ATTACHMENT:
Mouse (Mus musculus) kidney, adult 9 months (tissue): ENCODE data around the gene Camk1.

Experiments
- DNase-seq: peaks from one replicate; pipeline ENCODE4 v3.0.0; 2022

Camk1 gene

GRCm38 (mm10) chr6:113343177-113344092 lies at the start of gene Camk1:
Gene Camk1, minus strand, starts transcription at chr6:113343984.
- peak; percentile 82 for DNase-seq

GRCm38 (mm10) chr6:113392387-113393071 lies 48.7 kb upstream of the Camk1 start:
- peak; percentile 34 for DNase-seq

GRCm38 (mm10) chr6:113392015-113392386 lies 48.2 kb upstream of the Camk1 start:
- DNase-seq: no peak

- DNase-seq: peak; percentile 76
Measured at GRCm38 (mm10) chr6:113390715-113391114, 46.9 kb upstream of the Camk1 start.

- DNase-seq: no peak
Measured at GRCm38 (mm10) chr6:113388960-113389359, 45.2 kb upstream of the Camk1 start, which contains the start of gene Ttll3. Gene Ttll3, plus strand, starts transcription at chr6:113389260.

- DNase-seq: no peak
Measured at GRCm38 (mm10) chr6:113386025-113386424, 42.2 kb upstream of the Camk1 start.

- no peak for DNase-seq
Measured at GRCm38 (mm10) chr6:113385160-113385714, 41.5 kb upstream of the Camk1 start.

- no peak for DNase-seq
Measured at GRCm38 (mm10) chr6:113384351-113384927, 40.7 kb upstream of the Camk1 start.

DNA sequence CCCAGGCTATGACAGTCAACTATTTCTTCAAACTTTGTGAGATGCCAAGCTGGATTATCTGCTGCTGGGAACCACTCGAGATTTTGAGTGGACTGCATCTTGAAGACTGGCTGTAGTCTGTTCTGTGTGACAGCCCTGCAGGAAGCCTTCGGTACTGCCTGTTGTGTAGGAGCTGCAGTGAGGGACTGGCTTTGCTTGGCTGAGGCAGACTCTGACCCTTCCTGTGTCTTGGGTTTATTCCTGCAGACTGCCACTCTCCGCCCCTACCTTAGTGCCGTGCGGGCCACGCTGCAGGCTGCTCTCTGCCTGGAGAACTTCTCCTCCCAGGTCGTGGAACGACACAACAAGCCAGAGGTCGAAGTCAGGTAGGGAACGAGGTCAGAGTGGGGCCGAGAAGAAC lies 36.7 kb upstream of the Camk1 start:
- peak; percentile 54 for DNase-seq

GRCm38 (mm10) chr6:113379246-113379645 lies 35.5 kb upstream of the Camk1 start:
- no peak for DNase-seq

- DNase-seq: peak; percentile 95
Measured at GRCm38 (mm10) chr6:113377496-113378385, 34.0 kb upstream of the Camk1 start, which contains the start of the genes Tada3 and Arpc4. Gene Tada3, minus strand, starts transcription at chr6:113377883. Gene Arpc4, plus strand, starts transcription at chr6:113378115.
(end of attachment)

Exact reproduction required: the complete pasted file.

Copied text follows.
Mouse (Mus musculus) kidney, adult 9 months (tissue): ENCODE data around the gene Camk1.

Experiments
- DNase-seq: peaks from one replicate; pipeline ENCODE4 v3.0.0; 2022

Camk1 gene

GRCm38 (mm10) chr6:113343177-113344092 lies at the start of gene Camk1:
Gene Camk1, minus strand, starts transcription at chr6:113343984.
- peak; percentile 82 for DNase-seq

GRCm38 (mm10) chr6:113392387-113393071 lies 48.7 kb upstream of the Camk1 start:
- peak; percentile 34 for DNase-seq

GRCm38 (mm10) chr6:113392015-113392386 lies 48.2 kb upstream of the Camk1 start:
- DNase-seq: no peak

- DNase-seq: peak; percentile 76
Measured at GRCm38 (mm10) chr6:113390715-113391114, 46.9 kb upstream of the Camk1 start.

- DNase-seq: no peak
Measured at GRCm38 (mm10) chr6:113388960-113389359, 45.2 kb upstream of the Camk1 start, which contains the start of gene Ttll3. Gene Ttll3, plus strand, starts transcription at chr6:113389260.

- DNase-seq: no peak
Measured at GRCm38 (mm10) chr6:113386025-113386424, 42.2 kb upstream of the Camk1 start.

- no peak for DNase-seq
Measured at GRCm38 (mm10) chr6:113385160-113385714, 41.5 kb upstream of the Camk1 start.

- no peak for DNase-seq
Measured at GRCm38 (mm10) chr6:113384351-113384927, 40.7 kb upstream of the Camk1 start.

DNA sequence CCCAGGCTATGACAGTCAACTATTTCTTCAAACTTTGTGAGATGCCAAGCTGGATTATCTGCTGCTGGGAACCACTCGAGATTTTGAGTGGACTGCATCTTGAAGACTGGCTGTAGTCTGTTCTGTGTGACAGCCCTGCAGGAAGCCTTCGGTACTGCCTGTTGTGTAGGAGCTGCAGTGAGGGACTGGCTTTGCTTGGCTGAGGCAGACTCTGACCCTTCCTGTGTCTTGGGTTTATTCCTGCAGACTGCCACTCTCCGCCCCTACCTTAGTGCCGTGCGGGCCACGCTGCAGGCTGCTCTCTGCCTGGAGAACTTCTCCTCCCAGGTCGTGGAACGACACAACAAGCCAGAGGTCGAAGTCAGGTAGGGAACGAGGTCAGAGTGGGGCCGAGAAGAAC lies 36.7 kb upstream of the Camk1 start:
- peak; percentile 54 for DNase-seq

GRCm38 (mm10) chr6:113379246-113379645 lies 35.5 kb upstream of the Camk1 start:
- no peak for DNase-seq

- DNase-seq: peak; percentile 95
Measured at GRCm38 (mm10) chr6:113377496-113378385, 34.0 kb upstream of the Camk1 start, which contains the start of the genes Tada3 and Arpc4. Gene Tada3, minus strand, starts transcription at chr6:113377883. Gene Arpc4, plus strand, starts transcription at chr6:113378115.